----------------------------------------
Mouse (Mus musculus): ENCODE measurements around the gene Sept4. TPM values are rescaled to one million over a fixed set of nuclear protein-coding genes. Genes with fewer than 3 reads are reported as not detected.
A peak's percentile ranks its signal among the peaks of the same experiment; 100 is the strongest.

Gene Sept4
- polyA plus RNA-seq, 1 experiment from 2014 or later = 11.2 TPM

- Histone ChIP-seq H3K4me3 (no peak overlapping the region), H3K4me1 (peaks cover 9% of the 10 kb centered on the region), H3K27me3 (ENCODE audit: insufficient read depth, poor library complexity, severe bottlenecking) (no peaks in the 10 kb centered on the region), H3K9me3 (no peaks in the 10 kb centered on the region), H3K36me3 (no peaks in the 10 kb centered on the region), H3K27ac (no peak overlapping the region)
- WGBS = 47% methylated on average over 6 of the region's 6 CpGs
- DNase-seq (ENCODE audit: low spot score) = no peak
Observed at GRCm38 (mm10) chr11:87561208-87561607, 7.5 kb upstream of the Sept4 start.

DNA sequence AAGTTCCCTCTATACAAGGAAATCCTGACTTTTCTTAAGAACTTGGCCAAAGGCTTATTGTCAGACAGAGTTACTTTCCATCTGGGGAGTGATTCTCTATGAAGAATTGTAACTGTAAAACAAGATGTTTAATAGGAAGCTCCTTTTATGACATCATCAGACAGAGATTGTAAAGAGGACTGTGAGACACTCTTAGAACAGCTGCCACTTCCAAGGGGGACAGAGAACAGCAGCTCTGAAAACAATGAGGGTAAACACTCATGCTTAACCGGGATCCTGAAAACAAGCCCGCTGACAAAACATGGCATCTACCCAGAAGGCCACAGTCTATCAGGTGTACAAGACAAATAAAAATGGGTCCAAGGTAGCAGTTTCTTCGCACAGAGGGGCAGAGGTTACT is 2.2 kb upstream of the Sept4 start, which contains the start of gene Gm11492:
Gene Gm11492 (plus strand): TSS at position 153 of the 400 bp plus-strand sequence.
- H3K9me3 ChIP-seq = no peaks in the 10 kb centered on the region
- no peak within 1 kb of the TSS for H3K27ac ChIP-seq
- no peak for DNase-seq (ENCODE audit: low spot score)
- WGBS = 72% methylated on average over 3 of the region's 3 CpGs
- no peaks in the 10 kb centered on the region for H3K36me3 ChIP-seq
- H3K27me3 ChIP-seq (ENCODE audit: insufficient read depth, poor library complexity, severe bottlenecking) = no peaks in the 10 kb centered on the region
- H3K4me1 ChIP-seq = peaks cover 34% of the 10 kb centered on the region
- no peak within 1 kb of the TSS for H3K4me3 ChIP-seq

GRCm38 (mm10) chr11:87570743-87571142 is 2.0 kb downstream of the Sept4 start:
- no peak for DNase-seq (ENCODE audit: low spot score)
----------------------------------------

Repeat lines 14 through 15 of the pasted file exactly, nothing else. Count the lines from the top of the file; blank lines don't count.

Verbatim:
- WGBS = 72% methylated on average over 3 of the region's 3 CpGs
- no peaks in the 10 kb centered on the region for H3K36me3 ChIP-seq